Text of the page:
Many years ago there lived a man who was the paradigm of love. He loved G‑d, and he loved all G‑d's creatures. His home was open to every wayfarer, his heart to every needy man. It is of this man that the divine attribute of love said: "As long as he was around, there was nothing for me to do, for he did my work in my stead" (Sefer HaBahir, cited in Pardes, portal 22, ch. 4).
This man had two sons. The elder son was a loving, sensuous and outgoing man. The second son, however, was of a more introverted nature: a silent and reserved man, with a self-discipline that verged on harshness. The difference between them was further accentuated when they married and had children: the elder son fathered a clan famous for their unbridled passion and munificent hospitality, while the second son had a child who took his severity to its extreme, becoming a heartless warrior and cold-blooded murderer. The elder child is his father's son, people said. The second son seems to have acquired his nature elsewhere.
They failed to distinguish between likeness and semblance.
The Torah section of Toldot (Genesis 23-26), which recounts the life and progeny of Isaac, begins: "And these are the offspring of Isaac, the son of Abraham; Abraham fathered Isaac."
But if Isaac has already been identified as the son of Abraham, why does the verse repeat that Abraham fathered Isaac? Rashi (Rabbi Shlomo Yitzchaki, 1040-1105, author of the most basic of Torah commentaries) explains:
The cynics of that generation were saying that Sarah had become pregnant from Avimelech, since she had failed to conceive in all the years she was with Abraham. What did G‑d do? He formed the countenance of Isaac to resemble that of Abraham, so that all might attest that Abraham had fathered Isaac. This is the meaning of the verse: Isaac (is certainly) the son of Abraham (since there is proof that) Abraham fathered Isaac.
There are several puzzling things about Rashi's explanation:
a) The Torah clearly states that Avimelech did not so much as touch Sarah. Why should we be concerned with what the cynics of the generation were saying?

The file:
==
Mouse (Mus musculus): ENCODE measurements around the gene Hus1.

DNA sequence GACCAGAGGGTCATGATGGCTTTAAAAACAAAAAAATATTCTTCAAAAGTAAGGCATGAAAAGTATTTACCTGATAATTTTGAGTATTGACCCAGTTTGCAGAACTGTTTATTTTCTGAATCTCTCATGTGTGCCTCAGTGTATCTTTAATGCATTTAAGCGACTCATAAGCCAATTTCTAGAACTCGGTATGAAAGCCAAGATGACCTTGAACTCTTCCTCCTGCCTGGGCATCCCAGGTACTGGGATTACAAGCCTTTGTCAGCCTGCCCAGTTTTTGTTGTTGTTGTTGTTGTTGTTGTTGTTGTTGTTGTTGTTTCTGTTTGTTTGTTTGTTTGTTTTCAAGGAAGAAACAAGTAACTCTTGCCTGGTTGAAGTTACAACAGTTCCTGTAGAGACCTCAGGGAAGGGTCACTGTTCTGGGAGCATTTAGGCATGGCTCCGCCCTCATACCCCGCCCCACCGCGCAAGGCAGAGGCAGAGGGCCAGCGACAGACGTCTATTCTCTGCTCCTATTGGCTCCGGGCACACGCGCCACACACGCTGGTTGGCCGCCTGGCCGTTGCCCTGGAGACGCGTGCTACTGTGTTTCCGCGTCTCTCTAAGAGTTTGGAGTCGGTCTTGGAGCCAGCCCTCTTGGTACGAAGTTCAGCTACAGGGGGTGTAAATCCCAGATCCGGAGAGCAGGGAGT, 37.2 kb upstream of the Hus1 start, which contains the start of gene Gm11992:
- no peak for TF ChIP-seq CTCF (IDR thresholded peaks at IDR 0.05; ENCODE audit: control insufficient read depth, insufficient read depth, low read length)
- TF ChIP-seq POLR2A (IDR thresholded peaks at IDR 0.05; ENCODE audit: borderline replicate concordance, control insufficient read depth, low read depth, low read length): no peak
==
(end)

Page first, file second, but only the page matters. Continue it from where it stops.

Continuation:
b) On the other hand, if the Torah, for whatever reason, finds it necessary to allude to this proof, should it not have done so in its account of Isaac's birth? Why does it wait until its account of Isaac's marriage and the birth of his children, many decades later?
c) The implication is that Isaac's resemblance to Abraham was an extraordinary event, engineered by G‑d to attest to Isaac's paternity (What did G‑d do? He formed the countenance of Isaac...). But isn't it quite natural for a son to resemble his father?
Three Patriarchal Elements
Our sages tell us that the three fathers of the Jewish nation, Abraham, Isaac and Jacob, embodied the three attributes of chessed (love, benevolence), gevurah (severity, restraint) and tiferet (harmony and truth). Abraham's chessed was exemplified by his prodigious love of G‑d, his charity, his campaigning on behalf of the condemned, and his lifelong effort to enlighten his fellow man. Isaac's gevurah was expressed in his great awe of G‑d and his exacting self-discipline. Jacob's attribute, tiferet, was his capacity for harmony and truth: his ability to integrate the diverse traits of his soul into a cohesive whole. In Jacob, the polar drives of chessed and gevurah were synergized in an all-embracing, all-enduring character--a character with the consistency and persistency that are the hallmarks of truth. Thus Jacob was able to persevere and prosper under the great diversity of conditions he was to encounter in his life, including his years in the Holy Land under the tutelage of the great scholars of his time, in the employ of the deceiving Laban, his confrontation with Esau, and his sojourn in depraved Egypt.
From our three fathers we inherit these three components of the Jewish character. From Abraham we inherit our legendary philanthropy and social consciousness. From Isaac stems our inborn yirat shamayim (fear of Heaven) and moral restraint. Jacob imbues our souls with the gift of truth: our commitment to the learning and scholarship of Torah, the ultimate harmonizer of the diverse forces of the soul and of creation, and the secret of our perseverance through the convulsions of history.